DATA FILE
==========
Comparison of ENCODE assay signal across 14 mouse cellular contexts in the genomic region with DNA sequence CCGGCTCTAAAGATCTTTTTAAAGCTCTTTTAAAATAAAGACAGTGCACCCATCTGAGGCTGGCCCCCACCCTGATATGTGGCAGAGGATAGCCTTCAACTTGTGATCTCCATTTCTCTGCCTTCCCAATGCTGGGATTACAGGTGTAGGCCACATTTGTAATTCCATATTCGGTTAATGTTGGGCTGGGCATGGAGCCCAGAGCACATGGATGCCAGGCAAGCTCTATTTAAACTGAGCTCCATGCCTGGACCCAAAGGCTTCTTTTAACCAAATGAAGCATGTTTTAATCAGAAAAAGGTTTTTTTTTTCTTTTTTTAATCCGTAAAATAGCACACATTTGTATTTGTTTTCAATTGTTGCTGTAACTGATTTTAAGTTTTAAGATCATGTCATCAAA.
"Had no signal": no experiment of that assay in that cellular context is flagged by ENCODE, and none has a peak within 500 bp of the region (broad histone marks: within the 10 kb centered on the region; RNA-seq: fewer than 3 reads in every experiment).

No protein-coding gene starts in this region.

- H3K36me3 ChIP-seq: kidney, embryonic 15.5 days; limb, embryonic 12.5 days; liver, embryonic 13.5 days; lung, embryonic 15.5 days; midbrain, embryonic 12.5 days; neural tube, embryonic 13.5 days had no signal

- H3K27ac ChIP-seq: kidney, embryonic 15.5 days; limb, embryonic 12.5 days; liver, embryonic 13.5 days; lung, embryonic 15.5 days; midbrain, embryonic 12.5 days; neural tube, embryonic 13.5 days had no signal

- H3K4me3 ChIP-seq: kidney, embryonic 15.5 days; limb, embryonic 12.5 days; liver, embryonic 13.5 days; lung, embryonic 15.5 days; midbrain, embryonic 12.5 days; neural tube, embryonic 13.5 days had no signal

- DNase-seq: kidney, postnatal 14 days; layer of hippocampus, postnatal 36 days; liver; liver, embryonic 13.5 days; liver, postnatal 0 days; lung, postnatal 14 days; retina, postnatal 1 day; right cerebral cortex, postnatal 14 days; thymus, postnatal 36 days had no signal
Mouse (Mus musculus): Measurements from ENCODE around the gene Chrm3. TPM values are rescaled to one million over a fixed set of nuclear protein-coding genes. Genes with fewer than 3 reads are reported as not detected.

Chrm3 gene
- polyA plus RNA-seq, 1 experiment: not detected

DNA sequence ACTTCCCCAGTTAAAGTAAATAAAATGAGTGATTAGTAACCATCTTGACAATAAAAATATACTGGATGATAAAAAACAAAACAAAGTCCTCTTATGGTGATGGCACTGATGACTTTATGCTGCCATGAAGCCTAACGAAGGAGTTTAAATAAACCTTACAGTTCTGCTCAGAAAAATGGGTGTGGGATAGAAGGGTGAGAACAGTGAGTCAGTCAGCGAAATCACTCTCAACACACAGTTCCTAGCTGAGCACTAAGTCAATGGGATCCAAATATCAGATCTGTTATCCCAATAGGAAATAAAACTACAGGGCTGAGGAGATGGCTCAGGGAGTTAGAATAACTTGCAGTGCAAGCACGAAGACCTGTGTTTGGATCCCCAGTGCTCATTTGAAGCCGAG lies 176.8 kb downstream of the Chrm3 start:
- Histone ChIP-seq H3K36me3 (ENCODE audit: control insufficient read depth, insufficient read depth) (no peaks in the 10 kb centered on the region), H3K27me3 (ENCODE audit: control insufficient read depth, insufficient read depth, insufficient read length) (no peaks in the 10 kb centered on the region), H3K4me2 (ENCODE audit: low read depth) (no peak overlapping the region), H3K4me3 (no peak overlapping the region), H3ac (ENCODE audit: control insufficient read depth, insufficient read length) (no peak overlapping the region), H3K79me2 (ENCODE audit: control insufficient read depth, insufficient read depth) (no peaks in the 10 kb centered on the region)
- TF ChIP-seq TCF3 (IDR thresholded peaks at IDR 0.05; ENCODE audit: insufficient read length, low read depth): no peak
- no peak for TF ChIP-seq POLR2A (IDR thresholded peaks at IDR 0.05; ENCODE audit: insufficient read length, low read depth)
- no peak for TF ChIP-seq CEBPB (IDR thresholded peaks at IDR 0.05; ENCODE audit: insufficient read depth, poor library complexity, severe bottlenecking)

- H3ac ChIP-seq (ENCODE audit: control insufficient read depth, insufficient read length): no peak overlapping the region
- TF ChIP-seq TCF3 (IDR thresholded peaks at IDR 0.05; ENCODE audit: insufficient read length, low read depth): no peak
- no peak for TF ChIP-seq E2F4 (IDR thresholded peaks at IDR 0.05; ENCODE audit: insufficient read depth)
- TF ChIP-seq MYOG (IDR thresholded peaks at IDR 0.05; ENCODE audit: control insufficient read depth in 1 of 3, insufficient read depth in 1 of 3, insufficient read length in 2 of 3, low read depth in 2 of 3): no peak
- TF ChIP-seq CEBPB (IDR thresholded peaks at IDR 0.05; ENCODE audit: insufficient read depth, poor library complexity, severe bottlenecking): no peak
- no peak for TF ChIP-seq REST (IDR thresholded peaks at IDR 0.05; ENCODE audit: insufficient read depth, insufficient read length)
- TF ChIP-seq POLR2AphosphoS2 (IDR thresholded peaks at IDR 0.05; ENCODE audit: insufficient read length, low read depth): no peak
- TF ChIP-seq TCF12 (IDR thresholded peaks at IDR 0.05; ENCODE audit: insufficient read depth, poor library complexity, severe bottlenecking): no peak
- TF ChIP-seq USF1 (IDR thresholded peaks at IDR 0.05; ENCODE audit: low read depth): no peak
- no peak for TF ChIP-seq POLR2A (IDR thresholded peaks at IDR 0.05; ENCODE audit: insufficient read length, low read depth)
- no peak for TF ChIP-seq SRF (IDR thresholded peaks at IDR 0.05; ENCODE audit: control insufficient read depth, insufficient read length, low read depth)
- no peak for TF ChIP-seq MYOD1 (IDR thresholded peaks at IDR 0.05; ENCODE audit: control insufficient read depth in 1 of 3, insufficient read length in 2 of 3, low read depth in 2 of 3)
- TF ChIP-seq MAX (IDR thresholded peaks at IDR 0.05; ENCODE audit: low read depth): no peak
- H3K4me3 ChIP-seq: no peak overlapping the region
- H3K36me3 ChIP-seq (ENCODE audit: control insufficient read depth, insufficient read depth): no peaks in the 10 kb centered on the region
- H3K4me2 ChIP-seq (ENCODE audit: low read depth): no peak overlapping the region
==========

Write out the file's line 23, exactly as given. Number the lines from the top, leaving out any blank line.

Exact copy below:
- TF ChIP-seq TCF12 (IDR thresholded peaks at IDR 0.05; ENCODE audit: insufficient read depth, poor library complexity, severe bottlenecking): no peak